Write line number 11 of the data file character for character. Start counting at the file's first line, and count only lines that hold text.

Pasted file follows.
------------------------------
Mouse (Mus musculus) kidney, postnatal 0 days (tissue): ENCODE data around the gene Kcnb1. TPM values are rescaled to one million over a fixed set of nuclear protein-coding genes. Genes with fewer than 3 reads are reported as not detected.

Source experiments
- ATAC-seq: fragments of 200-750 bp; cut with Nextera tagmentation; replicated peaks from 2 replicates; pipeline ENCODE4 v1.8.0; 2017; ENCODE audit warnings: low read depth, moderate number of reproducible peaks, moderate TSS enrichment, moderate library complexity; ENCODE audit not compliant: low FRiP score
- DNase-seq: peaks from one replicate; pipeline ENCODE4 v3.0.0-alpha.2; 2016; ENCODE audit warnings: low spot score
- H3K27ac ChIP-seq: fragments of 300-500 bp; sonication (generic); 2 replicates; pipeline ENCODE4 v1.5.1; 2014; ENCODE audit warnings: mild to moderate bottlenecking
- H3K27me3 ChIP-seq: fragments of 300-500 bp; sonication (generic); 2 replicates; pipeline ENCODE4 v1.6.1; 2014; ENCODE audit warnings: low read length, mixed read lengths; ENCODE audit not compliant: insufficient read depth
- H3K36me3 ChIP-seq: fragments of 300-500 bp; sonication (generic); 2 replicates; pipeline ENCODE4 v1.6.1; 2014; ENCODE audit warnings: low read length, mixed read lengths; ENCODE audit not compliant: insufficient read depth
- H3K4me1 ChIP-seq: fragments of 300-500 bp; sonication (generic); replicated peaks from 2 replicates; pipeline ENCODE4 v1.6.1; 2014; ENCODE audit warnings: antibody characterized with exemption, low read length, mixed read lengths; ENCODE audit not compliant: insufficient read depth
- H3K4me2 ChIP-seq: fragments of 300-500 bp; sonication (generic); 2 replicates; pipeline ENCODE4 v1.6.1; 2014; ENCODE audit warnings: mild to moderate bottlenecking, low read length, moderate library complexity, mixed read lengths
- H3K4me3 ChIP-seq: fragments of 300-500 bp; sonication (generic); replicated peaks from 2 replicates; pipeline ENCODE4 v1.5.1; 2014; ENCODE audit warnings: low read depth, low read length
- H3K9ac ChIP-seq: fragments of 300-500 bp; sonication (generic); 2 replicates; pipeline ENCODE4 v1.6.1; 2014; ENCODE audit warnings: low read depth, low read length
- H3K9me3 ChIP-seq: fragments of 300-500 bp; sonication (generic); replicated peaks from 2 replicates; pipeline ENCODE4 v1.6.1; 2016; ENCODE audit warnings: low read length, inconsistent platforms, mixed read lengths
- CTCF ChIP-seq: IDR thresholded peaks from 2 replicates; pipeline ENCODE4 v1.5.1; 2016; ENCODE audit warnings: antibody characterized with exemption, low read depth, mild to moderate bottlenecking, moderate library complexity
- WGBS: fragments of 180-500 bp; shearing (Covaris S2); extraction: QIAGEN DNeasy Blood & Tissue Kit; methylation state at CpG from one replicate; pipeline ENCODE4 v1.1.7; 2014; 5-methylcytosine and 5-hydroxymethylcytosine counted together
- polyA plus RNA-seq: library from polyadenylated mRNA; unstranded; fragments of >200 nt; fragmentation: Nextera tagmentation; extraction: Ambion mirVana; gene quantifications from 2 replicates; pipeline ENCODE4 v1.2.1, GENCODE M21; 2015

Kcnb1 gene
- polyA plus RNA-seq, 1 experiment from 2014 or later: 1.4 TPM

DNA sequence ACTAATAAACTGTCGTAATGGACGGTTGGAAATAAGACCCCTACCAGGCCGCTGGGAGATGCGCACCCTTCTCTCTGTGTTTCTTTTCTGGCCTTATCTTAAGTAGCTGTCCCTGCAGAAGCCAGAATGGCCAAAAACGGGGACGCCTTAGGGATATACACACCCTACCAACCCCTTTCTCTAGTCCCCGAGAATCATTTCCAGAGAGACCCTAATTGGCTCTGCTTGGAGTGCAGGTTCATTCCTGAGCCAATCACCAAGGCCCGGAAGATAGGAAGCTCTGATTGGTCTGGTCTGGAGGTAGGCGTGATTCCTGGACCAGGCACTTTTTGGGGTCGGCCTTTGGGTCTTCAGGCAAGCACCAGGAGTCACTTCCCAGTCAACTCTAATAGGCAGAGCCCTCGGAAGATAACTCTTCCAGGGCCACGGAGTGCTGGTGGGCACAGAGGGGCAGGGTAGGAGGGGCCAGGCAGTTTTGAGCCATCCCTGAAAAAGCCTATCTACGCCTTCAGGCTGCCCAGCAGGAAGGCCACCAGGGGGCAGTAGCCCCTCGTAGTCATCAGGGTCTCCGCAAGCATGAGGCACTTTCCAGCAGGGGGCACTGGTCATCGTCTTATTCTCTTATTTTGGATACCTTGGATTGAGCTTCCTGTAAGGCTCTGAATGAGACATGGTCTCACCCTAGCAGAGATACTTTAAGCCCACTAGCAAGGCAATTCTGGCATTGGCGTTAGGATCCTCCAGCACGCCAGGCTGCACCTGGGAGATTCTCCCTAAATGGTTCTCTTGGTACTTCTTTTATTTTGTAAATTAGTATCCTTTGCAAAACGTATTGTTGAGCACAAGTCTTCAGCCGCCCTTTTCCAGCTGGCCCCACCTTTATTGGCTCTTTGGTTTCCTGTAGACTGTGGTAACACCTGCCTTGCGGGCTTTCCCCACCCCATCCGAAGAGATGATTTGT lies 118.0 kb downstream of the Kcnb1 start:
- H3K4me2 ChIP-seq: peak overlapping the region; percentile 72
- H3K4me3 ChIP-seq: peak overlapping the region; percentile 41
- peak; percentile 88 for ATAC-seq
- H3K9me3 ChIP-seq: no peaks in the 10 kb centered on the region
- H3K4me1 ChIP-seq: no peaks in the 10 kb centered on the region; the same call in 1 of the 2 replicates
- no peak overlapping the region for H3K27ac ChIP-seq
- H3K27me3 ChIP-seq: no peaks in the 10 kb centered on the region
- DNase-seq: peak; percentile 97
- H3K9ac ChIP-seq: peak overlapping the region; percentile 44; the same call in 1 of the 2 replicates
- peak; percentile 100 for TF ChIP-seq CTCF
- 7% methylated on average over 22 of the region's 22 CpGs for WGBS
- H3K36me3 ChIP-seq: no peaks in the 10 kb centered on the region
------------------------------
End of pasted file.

- H3K9ac ChIP-seq: fragments of 300-500 bp; sonication (generic); 2 replicates; pipeline ENCODE4 v1.6.1; 2014; ENCODE audit warnings: low read depth, low read length